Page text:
Kyle Larson did everything he could to win Monday’s Food City 500 at Bristol Motor Speedway.
He led a race-high 203 laps in the 500-lap event, including dominating Stage 1, leading all 125 laps, as well as the first 77 laps in Stage 2.
But Larson, known for the heavy foot he has, saw that need for speed at the wrong time likely cost him the win.
When Erik Jones wrecked on Lap 422, Larson came to pit road and was too fast across two consecutive timing zones on the front straightaway en route to his pit stall.
“I was just pushing on pit road and messed up there,” Larson said after the race. “To start the race, I was the leader, I would run all my greens down pit road, and then once I fell back … down the straightaway I was running one red and flashed the second red real quick, and I guess that was all she wrote.”
NASCAR penalized Larson for speeding on pit road, dropping him to the back of the longest line, restarting in 20th place with 72 laps left in the race.
“Yeah, I knew I gave the race away there,” Larson said. “(I’m) disappointed in myself. I think I speed on pit road every single time I come to Bristol. So, I’ve got to clean that up.”
There’s that heavy foot admission once again.
Ironically, it was Larson’s first speeding penalty this season.
To his credit, Larson was able to quickly climb back up the grid, but couldn’t finish higher than sixth.
Still, Larson tried to a positive spin on things as he began to leave the track.
“I don’t know what more you could ask out of this place,” Larson said. “This is the best track we go to, most exciting place, and I love coming here.”
But he doesn’t like the way he came out of it once again, thanks to that darn heavy foot.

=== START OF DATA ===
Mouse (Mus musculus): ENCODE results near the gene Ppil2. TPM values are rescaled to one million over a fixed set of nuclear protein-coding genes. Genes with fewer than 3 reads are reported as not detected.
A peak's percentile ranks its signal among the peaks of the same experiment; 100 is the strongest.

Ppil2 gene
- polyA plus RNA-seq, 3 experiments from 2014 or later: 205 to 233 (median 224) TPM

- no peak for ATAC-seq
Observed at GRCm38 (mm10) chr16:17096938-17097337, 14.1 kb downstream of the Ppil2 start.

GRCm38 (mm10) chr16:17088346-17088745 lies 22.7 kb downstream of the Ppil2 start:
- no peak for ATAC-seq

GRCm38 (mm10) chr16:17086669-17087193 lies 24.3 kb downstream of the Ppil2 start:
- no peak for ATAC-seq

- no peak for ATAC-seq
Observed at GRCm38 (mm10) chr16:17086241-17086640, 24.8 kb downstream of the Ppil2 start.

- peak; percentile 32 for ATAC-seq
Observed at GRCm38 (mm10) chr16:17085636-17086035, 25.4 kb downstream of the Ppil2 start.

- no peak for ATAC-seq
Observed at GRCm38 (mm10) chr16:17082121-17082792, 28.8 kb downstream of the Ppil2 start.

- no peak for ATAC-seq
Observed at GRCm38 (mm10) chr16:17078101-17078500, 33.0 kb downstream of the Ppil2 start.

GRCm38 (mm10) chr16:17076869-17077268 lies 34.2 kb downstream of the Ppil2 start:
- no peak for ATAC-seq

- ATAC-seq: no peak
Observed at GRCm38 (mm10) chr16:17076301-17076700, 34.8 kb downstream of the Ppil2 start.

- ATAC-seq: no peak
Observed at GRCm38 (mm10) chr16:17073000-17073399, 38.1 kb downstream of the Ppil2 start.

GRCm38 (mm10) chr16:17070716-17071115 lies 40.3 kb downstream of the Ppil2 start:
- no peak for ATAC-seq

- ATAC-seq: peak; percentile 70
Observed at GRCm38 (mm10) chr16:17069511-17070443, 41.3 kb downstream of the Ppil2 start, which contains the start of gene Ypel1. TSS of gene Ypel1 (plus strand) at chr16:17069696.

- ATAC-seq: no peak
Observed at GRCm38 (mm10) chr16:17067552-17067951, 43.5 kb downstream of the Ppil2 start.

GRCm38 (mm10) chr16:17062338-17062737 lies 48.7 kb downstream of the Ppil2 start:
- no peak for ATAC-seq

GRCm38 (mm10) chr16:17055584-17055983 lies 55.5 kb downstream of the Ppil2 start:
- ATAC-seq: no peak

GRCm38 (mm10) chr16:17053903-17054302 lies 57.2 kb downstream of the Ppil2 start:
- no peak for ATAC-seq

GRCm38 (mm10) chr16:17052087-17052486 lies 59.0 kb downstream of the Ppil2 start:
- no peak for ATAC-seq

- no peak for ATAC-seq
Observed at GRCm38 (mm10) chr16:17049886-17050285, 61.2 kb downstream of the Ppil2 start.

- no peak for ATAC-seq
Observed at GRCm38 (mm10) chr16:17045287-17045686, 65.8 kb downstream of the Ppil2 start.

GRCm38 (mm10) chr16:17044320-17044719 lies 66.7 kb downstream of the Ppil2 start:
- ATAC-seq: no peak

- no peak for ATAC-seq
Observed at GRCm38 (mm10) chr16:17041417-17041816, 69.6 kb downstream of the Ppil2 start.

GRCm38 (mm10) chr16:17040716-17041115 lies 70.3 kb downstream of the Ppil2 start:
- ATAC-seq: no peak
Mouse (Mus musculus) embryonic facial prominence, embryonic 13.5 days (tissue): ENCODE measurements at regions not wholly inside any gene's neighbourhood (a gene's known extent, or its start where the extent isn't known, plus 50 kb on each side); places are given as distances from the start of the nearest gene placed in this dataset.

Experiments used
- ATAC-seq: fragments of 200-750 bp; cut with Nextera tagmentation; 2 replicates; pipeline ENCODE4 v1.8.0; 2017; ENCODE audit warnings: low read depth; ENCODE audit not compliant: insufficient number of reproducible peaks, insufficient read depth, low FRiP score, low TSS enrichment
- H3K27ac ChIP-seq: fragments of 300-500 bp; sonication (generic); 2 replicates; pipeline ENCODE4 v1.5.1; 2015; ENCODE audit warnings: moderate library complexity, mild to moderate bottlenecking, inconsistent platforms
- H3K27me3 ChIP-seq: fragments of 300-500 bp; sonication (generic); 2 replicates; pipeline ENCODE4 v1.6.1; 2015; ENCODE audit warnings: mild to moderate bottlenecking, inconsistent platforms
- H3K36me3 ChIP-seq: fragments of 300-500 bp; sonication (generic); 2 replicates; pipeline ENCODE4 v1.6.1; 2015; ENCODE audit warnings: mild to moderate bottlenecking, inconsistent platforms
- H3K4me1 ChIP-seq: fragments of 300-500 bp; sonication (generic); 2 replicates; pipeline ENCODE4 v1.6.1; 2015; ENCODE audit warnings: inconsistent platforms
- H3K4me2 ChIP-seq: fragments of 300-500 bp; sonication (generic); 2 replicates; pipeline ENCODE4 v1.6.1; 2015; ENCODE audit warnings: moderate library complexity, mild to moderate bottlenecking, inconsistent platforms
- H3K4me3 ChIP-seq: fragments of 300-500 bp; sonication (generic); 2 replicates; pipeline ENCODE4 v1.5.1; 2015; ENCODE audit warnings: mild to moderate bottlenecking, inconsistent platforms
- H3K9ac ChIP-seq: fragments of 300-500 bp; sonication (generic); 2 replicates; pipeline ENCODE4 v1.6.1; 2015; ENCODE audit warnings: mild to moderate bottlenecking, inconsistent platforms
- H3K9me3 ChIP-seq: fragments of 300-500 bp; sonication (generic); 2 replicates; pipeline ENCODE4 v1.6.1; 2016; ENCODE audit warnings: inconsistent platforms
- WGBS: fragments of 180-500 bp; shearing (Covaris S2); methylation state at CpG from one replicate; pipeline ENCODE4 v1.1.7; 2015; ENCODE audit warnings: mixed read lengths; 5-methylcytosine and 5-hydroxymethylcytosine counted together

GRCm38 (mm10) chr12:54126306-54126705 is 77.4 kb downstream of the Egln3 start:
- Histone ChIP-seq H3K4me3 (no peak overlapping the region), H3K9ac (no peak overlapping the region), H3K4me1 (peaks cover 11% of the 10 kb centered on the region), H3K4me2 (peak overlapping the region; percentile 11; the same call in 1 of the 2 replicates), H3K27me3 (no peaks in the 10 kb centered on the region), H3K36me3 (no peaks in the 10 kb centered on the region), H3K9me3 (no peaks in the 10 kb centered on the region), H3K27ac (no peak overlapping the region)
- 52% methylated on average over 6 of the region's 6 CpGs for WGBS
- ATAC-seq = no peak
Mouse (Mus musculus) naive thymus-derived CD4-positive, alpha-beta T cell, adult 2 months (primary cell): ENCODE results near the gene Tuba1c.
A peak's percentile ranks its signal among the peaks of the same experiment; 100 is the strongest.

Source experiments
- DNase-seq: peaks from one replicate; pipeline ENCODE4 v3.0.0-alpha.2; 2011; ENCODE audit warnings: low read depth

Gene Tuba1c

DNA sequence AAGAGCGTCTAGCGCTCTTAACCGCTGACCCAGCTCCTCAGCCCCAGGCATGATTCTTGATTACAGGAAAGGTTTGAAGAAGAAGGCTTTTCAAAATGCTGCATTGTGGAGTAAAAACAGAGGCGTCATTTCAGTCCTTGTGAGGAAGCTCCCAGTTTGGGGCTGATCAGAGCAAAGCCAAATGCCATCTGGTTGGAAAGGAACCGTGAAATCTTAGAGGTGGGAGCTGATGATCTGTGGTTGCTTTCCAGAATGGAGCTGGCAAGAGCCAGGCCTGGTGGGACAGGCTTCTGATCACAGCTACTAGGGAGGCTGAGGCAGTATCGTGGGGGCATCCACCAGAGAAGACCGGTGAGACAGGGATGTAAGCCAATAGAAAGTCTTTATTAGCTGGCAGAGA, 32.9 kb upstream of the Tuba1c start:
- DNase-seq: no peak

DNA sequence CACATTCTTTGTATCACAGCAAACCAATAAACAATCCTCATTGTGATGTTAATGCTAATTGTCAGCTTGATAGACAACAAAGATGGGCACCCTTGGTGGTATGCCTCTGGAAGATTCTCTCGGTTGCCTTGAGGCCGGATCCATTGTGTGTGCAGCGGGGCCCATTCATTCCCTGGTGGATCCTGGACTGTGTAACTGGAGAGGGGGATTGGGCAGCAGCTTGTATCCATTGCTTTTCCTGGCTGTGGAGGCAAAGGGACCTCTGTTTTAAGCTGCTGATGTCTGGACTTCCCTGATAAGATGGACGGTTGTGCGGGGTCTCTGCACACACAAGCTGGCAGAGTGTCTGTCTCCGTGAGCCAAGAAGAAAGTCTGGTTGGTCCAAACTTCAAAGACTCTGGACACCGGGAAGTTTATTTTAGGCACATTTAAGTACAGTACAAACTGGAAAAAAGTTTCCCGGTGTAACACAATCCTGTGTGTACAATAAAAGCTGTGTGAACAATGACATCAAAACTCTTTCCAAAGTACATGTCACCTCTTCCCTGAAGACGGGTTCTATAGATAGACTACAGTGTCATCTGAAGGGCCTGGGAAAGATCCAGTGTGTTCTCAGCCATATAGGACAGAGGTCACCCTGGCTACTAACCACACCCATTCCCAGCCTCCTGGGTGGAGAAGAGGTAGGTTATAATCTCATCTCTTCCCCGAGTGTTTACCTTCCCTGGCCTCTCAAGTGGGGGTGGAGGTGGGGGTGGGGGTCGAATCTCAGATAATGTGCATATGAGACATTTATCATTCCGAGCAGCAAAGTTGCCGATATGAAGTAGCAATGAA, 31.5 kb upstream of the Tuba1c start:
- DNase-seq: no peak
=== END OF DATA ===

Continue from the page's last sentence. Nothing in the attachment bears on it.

NASCAR has suspended Camping World Truck Series crew chief Kevin Bellicourt one Truck event and fined him $5,000 because Justin Haley‘s truck failed minimum height requirements after last weekend’s race at Charlotte Motor Speedway.
The L1 penalty also docked Haley 10 points and the team 10 owner points. He finished 17th in an encumbered finish.
NASCAR also announced Thursday that Joseph P. Light has been reinstated after successfully completing NASCAR’s Road to Recovery program. He was indefinitely suspended March 16.
CHARLOTTE — Sleep has not come easy for Doug Yates in some time.
It has only gotten worse lately.
He can’t stop thinking of his father, Robert, who battles liver cancer. Robert has undergone chemotherapy, but at one point doctors said they weren’t sure what how to treat the 74-year-old former NASCAR team owner and engine builder who was selected to the 2018 Hall of Fame Class on Wednesday.
That helpless feeling of not solving a problem counters what Robert and Doug have done all their lives. If there was an issue with an engine, they worked harder and longer until they fixed the matter.
This they can’t.
While Robert Yates undergoes experimental treatments, Doug is there to help take care of his father. There are bad days, Doug says, wincing.
“What I see is a man who is broken down and built back up because he is watching his father,’’ said Whitney Yates, Doug’s wife. “Sometimes (Robert) is so sick he can’t do anything and Doug is there.’’
They are more than father and son. They share a treasured relationship not every boy and his dad experiences, their bonds woven early and strengthened with each day together.